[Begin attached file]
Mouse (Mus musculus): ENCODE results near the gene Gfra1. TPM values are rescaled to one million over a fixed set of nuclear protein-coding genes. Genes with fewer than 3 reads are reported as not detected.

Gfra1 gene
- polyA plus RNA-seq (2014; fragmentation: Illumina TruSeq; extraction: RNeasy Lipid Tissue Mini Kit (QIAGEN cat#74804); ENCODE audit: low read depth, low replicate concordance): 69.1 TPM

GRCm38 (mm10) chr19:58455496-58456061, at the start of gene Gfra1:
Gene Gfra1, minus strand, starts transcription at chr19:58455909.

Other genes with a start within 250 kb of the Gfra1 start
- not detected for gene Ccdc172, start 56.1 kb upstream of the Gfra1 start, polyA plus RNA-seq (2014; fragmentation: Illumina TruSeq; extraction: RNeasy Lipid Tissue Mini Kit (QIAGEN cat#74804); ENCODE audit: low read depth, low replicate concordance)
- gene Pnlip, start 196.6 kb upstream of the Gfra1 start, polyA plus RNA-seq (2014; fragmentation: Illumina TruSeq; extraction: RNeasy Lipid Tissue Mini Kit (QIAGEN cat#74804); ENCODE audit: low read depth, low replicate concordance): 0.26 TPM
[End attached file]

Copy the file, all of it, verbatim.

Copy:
Mouse (Mus musculus): ENCODE results near the gene Gfra1. TPM values are rescaled to one million over a fixed set of nuclear protein-coding genes. Genes with fewer than 3 reads are reported as not detected.

Gfra1 gene
- polyA plus RNA-seq (2014; fragmentation: Illumina TruSeq; extraction: RNeasy Lipid Tissue Mini Kit (QIAGEN cat#74804); ENCODE audit: low read depth, low replicate concordance): 69.1 TPM

GRCm38 (mm10) chr19:58455496-58456061, at the start of gene Gfra1:
Gene Gfra1, minus strand, starts transcription at chr19:58455909.

Other genes with a start within 250 kb of the Gfra1 start
- not detected for gene Ccdc172, start 56.1 kb upstream of the Gfra1 start, polyA plus RNA-seq (2014; fragmentation: Illumina TruSeq; extraction: RNeasy Lipid Tissue Mini Kit (QIAGEN cat#74804); ENCODE audit: low read depth, low replicate concordance)
- gene Pnlip, start 196.6 kb upstream of the Gfra1 start, polyA plus RNA-seq (2014; fragmentation: Illumina TruSeq; extraction: RNeasy Lipid Tissue Mini Kit (QIAGEN cat#74804); ENCODE audit: low read depth, low replicate concordance): 0.26 TPM